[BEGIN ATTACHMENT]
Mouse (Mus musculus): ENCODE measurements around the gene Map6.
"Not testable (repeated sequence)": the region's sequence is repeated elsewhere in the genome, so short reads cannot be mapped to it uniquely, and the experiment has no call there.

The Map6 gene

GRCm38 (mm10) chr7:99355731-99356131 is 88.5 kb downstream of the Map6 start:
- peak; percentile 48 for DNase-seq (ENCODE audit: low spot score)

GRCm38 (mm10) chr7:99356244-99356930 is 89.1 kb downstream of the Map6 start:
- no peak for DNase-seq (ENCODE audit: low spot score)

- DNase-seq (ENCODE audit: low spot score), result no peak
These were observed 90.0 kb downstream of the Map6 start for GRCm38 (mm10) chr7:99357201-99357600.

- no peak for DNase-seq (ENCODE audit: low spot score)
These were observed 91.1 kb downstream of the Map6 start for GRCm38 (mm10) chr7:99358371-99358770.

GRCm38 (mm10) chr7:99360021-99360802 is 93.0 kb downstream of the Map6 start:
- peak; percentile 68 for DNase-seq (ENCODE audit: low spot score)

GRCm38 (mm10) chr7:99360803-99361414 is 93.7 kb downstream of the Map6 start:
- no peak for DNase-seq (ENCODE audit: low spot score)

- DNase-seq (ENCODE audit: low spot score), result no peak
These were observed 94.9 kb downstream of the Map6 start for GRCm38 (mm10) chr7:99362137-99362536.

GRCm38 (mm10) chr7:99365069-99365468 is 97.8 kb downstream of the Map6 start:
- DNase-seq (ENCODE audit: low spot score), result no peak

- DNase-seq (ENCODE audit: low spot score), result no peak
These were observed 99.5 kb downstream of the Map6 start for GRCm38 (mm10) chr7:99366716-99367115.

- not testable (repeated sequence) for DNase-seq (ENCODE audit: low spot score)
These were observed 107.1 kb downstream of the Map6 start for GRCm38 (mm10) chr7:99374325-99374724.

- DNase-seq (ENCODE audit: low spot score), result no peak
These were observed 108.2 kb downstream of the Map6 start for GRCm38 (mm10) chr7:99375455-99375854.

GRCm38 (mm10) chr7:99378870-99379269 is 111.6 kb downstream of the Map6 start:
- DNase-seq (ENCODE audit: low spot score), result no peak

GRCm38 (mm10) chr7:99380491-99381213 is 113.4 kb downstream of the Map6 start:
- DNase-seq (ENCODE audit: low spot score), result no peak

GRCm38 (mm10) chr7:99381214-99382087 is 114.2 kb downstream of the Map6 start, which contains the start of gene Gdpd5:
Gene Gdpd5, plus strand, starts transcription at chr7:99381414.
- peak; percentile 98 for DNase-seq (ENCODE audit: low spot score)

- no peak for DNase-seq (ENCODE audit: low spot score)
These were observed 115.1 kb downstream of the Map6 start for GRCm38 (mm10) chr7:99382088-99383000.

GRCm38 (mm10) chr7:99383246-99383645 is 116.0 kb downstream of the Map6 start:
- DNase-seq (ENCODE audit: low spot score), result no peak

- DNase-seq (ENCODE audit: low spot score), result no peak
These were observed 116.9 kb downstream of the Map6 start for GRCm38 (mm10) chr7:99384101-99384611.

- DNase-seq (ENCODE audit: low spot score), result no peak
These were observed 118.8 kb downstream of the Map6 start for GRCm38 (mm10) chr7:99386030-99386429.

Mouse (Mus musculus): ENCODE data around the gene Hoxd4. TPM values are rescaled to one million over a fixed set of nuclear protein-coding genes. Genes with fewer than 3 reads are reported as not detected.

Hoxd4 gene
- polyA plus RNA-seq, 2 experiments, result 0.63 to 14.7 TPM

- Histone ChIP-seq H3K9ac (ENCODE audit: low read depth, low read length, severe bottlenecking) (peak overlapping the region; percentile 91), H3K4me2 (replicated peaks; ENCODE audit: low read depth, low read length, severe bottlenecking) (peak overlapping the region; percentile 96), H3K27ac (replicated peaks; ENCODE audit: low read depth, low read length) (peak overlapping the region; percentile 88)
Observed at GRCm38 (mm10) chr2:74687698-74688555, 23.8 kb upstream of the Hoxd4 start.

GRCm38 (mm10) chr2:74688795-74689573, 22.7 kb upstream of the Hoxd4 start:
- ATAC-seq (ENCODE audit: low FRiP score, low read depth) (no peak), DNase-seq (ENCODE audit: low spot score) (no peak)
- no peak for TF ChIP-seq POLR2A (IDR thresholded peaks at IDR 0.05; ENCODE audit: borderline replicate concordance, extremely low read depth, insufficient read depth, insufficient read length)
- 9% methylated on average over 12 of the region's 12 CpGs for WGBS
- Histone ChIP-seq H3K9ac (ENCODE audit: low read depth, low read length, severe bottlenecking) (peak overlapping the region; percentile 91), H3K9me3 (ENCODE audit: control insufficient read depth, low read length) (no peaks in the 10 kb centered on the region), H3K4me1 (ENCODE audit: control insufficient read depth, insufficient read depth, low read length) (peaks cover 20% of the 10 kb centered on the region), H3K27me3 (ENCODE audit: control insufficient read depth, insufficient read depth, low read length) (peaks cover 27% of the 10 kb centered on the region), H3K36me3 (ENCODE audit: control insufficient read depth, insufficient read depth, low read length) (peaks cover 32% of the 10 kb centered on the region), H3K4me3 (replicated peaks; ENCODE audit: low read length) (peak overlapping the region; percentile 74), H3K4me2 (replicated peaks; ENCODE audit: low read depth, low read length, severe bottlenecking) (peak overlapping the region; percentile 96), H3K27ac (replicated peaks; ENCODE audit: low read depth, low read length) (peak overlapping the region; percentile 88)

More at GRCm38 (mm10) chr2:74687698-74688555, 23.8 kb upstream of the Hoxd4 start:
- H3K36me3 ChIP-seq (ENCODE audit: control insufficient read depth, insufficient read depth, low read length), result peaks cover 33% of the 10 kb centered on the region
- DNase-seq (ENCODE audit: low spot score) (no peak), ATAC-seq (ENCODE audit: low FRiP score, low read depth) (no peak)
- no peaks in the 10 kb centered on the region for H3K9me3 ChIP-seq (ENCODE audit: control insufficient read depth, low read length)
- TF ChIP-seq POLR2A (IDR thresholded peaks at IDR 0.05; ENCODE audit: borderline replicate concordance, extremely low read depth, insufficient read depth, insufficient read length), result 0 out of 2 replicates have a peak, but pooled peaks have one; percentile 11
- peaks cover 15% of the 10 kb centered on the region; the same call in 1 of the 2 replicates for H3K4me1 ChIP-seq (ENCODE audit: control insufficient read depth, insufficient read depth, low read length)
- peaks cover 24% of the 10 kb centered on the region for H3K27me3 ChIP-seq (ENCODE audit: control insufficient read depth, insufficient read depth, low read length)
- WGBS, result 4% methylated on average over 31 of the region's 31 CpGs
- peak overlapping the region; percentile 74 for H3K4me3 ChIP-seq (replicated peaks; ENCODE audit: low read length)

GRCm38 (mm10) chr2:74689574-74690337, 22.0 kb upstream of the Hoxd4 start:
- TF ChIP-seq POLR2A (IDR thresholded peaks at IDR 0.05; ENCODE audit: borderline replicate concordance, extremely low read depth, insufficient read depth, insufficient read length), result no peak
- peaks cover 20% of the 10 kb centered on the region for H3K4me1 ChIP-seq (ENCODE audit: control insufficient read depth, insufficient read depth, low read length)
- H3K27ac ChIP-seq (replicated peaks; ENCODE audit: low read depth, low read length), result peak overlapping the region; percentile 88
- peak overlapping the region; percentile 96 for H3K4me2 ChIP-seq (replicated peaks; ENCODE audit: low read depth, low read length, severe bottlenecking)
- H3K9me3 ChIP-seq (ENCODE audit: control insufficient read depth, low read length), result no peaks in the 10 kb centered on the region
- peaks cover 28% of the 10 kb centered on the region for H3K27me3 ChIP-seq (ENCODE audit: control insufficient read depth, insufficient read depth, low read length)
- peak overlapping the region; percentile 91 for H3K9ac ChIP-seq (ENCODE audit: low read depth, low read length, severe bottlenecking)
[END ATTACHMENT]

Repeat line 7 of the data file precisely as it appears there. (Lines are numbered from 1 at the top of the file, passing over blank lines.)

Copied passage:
- no peak for DNase-seq (ENCODE audit: low spot score)